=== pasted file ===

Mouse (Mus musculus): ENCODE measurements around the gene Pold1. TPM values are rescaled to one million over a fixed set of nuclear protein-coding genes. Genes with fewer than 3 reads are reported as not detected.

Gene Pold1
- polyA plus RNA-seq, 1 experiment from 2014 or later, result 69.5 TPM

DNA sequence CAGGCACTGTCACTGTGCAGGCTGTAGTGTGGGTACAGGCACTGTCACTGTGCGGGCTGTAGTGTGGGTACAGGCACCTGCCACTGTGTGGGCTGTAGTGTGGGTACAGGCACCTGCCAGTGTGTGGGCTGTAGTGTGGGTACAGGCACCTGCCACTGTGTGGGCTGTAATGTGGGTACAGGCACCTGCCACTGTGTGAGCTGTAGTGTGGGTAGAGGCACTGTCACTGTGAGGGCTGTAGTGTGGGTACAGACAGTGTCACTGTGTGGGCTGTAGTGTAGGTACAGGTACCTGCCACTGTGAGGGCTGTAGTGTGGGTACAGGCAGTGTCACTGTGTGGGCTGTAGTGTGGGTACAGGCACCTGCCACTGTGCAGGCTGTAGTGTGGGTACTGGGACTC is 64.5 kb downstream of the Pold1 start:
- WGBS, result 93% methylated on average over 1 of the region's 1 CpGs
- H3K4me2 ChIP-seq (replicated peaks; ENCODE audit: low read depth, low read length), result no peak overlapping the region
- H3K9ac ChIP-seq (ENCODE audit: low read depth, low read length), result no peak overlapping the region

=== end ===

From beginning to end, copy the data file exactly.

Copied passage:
Mouse (Mus musculus): ENCODE measurements around the gene Pold1. TPM values are rescaled to one million over a fixed set of nuclear protein-coding genes. Genes with fewer than 3 reads are reported as not detected.

Gene Pold1
- polyA plus RNA-seq, 1 experiment from 2014 or later, result 69.5 TPM

DNA sequence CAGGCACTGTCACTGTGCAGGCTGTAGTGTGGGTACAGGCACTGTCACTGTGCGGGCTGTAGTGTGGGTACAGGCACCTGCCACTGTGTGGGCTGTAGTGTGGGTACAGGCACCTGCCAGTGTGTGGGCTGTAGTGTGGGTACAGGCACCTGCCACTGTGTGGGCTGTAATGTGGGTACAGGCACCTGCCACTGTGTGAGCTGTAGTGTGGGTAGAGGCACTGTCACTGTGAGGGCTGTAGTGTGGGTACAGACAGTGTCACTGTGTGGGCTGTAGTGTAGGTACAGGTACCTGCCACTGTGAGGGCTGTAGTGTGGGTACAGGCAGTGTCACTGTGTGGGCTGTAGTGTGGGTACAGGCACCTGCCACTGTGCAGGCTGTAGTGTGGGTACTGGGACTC is 64.5 kb downstream of the Pold1 start:
- WGBS, result 93% methylated on average over 1 of the region's 1 CpGs
- H3K4me2 ChIP-seq (replicated peaks; ENCODE audit: low read depth, low read length), result no peak overlapping the region
- H3K9ac ChIP-seq (ENCODE audit: low read depth, low read length), result no peak overlapping the region